White House continues to push for immigration reform

With the debate over government spending on the back burner for the time being, President Barack Obama has made immigration reform his top policy objective. To further that effort he is spending much of early November courting business leaders, legislators and constituents in an attempt to sway public opinion in favor of measures that would revamp the nation’s immigration system, including a path to citizenship.

Nov. 5 meeting
The president began his latest immigration push by meeting with Vice President Joe Biden and CEOs from some of the largest corporations in America on Tuesday, Nov. 5.

The hope is that by getting the heads of those companies – which included Motorola, Lockheed Martin, State Farm and McDonalds – to help advocate for immigration reform, they would be able to convince conservative legislators and voters that a solution to the issue would benefit everyone.

The president also emphasized how important immigration reform is to continuing U.S. economic growth, especially considering the nation’s reliance on immigrant labor.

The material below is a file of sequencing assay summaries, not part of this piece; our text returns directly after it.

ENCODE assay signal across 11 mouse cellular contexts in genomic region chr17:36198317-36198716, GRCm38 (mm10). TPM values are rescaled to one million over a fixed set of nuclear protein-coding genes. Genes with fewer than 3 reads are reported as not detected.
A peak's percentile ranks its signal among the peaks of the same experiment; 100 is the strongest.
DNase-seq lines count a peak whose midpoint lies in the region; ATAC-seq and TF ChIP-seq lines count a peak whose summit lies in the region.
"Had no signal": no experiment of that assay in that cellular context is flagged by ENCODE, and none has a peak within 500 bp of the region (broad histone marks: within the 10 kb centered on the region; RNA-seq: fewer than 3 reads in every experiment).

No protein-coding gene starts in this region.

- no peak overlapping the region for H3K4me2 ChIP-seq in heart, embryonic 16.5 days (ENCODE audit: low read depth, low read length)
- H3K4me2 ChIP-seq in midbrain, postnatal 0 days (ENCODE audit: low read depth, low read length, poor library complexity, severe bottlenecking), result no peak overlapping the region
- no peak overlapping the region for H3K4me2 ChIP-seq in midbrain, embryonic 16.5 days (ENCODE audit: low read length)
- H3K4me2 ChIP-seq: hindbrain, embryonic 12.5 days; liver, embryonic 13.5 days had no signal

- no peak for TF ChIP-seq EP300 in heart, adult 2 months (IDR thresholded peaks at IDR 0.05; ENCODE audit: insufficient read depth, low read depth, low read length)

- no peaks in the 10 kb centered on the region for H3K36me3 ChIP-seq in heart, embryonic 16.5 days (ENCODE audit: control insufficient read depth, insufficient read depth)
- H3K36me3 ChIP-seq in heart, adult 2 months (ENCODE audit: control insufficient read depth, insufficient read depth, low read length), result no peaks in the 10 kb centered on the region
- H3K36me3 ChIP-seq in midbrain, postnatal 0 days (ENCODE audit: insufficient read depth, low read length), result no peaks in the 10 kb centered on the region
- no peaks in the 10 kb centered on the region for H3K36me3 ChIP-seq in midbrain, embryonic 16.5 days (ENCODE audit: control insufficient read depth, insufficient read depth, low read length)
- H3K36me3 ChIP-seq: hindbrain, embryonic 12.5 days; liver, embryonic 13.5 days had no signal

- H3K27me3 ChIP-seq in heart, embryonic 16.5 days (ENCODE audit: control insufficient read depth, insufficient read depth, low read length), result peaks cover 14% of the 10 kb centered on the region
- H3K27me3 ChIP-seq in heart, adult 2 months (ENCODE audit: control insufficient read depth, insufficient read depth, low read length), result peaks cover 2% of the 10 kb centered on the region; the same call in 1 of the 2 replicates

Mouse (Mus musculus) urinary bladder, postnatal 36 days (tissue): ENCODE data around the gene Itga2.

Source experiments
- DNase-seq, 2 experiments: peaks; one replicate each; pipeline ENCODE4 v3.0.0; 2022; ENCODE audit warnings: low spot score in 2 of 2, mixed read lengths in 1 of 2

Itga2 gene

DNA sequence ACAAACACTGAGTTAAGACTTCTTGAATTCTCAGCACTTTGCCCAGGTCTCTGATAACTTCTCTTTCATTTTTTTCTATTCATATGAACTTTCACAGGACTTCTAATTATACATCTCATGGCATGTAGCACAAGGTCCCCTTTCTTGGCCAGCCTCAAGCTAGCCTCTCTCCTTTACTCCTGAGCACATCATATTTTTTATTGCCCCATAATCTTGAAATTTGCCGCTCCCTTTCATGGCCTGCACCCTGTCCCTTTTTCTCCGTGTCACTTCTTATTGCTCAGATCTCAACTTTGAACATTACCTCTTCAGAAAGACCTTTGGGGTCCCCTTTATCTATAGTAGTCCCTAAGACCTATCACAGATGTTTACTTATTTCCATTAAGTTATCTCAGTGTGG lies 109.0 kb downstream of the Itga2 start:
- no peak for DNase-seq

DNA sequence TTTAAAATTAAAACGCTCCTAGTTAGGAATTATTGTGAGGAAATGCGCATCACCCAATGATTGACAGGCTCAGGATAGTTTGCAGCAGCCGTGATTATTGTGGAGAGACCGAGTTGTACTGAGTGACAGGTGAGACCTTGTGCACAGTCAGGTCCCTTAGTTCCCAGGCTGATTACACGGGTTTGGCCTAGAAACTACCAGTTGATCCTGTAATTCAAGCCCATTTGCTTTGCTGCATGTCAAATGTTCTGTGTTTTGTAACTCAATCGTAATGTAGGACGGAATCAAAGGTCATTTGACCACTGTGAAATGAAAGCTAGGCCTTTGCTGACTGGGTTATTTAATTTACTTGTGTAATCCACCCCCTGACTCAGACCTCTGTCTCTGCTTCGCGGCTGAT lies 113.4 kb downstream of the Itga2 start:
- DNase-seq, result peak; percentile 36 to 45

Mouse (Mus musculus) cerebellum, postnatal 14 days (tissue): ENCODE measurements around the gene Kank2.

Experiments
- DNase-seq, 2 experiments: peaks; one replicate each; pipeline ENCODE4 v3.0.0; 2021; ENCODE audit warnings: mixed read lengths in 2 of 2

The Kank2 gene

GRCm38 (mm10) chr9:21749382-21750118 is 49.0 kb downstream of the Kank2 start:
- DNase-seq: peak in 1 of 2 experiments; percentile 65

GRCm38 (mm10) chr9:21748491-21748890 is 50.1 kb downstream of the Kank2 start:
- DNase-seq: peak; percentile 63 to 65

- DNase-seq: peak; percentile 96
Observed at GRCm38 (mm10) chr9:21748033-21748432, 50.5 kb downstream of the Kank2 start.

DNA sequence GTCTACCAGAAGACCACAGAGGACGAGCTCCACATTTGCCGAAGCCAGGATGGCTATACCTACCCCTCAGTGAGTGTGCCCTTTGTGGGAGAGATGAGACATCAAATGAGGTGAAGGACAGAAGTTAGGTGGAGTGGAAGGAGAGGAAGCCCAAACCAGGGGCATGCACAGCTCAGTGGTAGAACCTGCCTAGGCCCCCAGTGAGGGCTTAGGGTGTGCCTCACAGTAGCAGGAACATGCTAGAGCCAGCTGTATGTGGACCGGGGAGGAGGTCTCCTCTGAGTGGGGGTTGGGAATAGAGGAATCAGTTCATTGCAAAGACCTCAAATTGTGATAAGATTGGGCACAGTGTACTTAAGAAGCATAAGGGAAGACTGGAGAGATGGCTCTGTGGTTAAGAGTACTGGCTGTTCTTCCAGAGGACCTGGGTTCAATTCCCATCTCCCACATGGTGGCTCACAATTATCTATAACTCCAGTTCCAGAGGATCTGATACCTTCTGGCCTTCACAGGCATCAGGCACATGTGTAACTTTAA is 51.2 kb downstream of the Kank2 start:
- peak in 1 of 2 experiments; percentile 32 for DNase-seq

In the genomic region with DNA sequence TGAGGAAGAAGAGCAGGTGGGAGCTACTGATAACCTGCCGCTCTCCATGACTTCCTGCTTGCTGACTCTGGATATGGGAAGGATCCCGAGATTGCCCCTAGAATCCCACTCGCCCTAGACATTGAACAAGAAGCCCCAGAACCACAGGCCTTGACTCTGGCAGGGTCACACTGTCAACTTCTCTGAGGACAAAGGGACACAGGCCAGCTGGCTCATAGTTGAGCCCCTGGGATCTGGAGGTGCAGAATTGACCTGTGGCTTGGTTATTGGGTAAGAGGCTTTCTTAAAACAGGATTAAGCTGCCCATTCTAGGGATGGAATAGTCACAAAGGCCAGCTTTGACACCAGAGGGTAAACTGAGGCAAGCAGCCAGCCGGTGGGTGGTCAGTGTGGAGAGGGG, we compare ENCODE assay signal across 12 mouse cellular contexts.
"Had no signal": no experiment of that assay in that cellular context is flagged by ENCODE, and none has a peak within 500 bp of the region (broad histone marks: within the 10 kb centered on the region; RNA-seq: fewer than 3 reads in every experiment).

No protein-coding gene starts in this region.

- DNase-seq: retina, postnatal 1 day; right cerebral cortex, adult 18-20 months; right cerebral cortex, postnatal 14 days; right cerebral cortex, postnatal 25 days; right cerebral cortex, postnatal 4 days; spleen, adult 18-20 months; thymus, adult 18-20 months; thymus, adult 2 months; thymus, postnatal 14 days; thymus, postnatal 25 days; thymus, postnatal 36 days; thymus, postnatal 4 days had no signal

New Orleans visit
The president will continue his campaign on Friday, Nov. 8, with a stop at the Port of New Orleans, which is also a major hub for the Department of Homeland Security. There, according to the Times-Picayune, he will speak about the importance of exports to the country’s economic engine, while also further highlighting the role of immigrants in producing goods that the U.S. can sell overseas. And he will continue to push Republican leaders to join him in passing an immigration reform bill.

“The President is willing to work with people on both sides of the aisle to get this done,” White House spokesman Jay Carney said in a press conference. “It’s good for business, it’s good for our economy as a whole and it is the right thing to do. We believe it is time for the House to follow the Senate and take action.”

With these latest efforts, the path to fixing the country’s immigration system appears to be getting a little bit smoother.